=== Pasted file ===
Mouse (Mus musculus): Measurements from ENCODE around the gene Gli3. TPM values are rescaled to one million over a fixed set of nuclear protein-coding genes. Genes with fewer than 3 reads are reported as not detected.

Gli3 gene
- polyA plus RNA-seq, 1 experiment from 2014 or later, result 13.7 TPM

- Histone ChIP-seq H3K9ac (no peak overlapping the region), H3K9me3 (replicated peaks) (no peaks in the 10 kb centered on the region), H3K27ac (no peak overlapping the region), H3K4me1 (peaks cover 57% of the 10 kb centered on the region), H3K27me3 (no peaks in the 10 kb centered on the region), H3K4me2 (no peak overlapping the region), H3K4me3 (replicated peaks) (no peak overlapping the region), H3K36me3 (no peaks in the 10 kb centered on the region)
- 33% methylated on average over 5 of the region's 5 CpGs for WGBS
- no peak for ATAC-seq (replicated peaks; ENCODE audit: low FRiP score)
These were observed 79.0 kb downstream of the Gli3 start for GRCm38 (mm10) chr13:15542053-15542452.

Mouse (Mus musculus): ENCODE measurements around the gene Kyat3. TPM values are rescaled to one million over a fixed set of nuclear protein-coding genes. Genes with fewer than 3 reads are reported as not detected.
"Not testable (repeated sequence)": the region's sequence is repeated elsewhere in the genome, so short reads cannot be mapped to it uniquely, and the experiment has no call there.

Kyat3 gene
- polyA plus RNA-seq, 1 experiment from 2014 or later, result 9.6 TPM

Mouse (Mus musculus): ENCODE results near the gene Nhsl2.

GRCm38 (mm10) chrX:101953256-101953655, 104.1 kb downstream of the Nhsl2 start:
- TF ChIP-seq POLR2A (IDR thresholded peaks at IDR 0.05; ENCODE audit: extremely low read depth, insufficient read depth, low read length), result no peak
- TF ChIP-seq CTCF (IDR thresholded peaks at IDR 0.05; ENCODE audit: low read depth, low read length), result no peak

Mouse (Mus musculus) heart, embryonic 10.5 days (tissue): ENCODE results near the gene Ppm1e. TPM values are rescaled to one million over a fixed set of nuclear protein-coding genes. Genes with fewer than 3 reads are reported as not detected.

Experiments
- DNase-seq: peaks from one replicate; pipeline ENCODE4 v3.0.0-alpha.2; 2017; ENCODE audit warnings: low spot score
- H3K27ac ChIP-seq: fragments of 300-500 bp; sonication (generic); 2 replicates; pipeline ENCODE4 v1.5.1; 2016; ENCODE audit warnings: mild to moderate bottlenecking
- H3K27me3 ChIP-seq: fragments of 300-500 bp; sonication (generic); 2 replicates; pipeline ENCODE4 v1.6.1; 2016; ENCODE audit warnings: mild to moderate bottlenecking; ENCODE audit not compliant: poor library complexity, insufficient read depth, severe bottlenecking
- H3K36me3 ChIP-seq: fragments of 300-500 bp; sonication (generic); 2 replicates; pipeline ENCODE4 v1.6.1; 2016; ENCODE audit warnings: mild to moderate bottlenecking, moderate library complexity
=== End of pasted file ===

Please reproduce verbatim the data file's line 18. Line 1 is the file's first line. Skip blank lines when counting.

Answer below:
- DNase-seq: peaks from one replicate; pipeline ENCODE4 v3.0.0-alpha.2; 2017; ENCODE audit warnings: low spot score